Biology

Why Comorbidities Persist: HIV Infection Leaves a “Memory” in Cells

HIV Image

Image of HIV. Credit: CDC/ C. Goldsmith, P. Feorino, E. L. Palmer, W. R. McManus

New research reveals why comorbidities persist in people living with HIV, despite suppressing the virus through treatment.

People living with HIV often suffer from chronic inflammation, even though antiretroviral therapy has made HIV a manageable disease. This can put them at an increased risk of developing comorbidities such as cardiovascular disease and neurocognitive dysfunction, which can make a significant impact on the longevity and quality of their lives. Now, a new study published in the journal Cell Reports on November 14 explains why chronic inflammation may be happening and how suppression or even eradication of HIV in the body may not resolve it.

“This research highlights the importance of physicians and patients recognizing that suppressing or even eliminating HIV does not eliminate the risk of these dangerous comorbidities.” — Michael Bukrinsky

In the study, scientists from the George Washington University demonstrate how an HIV protein permanently alters immune cells in a way that causes them to overreact to other pathogens. When the protein is introduced to immune cells, the researchers found that genes in those cells associated with inflammation turn on, or become expressed. These pro-inflammatory genes remain expressed, even when the HIV protein is no longer in the cells. This “immunologic memory” of the original HIV infection is why people living with HIV are susceptible to prolonged inflammation, putting them at greater risk for developing cardiovascular disease and other comorbidities, according to the researchers.

“This research highlights the importance of physicians and patients recognizing that suppressing or even eliminating HIV does not eliminate the risk of these dangerous comorbidities,” Michael Bukrinsky, professor of microbiology, immunology, and tropical medicine at GW’s School of Medicine and Health Science and lead author on the study, said. “Patients and their doctors should still discuss ways to reduce inflammation and researchers should continue pursuing potential therapeutic targets that can reduce inflammation and co-morbidities in HIV-infected patients.”

For the study, the research team isolated human immune cells in vitro and exposed them to the HIV protein Nef. The amount of Nef introduced to the cells is similar to the amount found in about half of HIV-infected people taking antiretrovirals whose HIV load is undetectable. After a period of time, the researchers introduced a bacterial toxin to generate an immune response from the Nef-exposed cells. Compared to cells that were not exposed to the HIV protein, the Nef-exposed cells produced an elevated level of inflammatory proteins, called cytokines. When the team compared the genes of the Nef-exposed cells with the genes of the cells not exposed to Nef, they identified pro-inflammatory genes that were in a ready-to-be-expressed status as a result of the Nef exposure.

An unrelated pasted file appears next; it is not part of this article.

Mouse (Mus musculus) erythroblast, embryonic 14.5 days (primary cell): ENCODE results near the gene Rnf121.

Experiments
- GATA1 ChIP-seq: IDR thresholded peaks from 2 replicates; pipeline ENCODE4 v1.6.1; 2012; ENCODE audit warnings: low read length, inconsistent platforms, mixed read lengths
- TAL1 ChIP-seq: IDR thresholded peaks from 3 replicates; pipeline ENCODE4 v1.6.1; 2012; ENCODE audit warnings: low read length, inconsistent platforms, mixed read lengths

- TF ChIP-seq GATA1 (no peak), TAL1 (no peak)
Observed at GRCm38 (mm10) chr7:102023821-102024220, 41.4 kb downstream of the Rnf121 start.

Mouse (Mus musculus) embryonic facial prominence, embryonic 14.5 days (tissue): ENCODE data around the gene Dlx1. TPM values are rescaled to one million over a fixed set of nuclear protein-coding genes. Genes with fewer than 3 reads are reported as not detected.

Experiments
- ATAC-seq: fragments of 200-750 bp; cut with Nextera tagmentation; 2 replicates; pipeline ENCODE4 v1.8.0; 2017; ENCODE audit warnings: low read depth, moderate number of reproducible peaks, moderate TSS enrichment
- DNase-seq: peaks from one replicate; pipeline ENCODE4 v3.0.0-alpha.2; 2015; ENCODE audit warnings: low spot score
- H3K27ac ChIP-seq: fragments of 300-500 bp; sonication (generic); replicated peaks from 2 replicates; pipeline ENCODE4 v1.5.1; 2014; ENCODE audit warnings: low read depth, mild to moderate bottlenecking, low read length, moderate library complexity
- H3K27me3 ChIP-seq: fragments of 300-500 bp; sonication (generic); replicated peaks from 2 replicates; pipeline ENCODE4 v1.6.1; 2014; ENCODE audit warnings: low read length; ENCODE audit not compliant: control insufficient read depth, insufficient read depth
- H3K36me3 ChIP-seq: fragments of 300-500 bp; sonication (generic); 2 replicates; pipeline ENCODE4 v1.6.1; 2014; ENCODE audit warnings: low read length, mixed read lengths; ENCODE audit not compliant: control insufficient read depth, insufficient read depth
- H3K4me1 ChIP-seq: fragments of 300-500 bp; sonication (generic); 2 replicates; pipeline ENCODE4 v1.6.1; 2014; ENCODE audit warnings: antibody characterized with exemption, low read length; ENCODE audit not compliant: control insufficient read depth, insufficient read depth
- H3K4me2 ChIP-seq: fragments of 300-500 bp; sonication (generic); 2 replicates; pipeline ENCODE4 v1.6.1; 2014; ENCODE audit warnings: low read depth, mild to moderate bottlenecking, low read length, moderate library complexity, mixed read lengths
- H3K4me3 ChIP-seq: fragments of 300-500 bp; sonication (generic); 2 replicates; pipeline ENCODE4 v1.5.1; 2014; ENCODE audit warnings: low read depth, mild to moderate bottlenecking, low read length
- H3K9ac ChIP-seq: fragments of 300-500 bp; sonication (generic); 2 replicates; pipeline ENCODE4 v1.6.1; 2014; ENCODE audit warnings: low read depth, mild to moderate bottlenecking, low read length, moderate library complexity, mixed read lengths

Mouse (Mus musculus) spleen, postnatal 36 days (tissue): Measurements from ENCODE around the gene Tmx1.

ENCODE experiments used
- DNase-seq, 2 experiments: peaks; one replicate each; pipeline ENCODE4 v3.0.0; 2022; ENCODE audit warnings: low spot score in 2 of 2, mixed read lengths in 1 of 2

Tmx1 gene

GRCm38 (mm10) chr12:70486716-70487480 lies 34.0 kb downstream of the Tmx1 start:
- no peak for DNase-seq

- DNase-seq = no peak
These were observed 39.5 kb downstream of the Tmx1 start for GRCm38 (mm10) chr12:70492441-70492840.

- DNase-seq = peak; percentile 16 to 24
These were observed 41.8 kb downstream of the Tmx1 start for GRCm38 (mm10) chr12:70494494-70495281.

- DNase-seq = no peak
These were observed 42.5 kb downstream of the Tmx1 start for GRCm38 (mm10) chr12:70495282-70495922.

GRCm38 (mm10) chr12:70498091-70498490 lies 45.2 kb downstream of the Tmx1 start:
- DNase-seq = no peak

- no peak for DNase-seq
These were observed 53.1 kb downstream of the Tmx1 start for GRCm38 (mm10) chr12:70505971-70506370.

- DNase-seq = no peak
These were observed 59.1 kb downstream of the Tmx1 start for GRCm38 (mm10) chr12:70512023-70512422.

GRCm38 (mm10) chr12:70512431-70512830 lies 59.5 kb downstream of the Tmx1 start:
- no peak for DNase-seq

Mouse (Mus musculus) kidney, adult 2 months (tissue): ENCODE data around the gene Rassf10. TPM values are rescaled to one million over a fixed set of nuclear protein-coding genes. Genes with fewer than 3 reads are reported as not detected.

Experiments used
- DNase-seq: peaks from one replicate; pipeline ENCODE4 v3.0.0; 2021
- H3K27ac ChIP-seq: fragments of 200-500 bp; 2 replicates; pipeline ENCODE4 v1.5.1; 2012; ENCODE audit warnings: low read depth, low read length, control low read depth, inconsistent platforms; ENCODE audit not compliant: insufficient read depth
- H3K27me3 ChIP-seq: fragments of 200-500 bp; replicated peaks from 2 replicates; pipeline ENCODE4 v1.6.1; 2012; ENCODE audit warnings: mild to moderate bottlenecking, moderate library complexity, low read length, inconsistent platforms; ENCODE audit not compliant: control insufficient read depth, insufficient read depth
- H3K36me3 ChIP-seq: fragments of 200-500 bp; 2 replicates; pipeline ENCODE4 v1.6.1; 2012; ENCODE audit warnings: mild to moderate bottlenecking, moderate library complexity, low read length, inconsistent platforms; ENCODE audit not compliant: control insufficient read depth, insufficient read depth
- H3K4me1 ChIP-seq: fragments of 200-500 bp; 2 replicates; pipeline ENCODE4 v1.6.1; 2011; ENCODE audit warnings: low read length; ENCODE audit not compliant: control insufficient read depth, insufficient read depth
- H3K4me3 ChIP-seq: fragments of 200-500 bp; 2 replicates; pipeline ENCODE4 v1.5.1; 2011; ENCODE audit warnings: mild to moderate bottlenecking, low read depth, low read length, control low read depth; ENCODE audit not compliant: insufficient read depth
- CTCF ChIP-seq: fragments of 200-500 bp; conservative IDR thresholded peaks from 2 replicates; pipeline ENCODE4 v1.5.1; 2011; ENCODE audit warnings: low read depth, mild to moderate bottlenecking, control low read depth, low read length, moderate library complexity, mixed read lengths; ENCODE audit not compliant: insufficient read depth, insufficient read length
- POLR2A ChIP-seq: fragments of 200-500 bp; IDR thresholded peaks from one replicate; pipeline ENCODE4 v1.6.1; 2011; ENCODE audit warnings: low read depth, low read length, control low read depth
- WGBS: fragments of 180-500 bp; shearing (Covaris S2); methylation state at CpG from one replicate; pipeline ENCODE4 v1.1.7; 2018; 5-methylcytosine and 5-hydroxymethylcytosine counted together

These findings could help explain why certain comorbidities persist following other viral infections, including COVID-19, Bukrinsky said.

“We’ve seen this pro-inflammatory immunologic memory reported with other pathogenic agents and often referred to as ‘trained immunity,’” Bukrinsky explains. “While this ‘trained immunity’ evolved as a beneficial immune process to protect against new infections, in certain cases it may lead to pathological outcomes. The ultimate effect depends on the length of this memory, and extended memory may underlie long-lived inflammatory conditions like we see in HIV infection or long COVID.”

Reference: “Extracellular vesicles carrying HIV-1 Nef induce long-term hyperreactivity of myeloid cells” by Larisa Dubrovsky, Beda Brichacek, N.M. Prashant, Tatiana Pushkarsky, Nigora Mukhamedova, Andrew J. Fleetwood, Yangsong Xu, Dragana Dragoljevic, Michael Fitzgerald, Anelia Horvath, Andrew J. Murphy, Dmitri Sviridov and Michael I. Bukrinsky, 14 November 2022, Cell Reports.
DOI: 10.1016/j.celrep.2022.111674

The National Institute of Health’s National Heart, Lung, and Blood Institute supported this research.

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George Washington University

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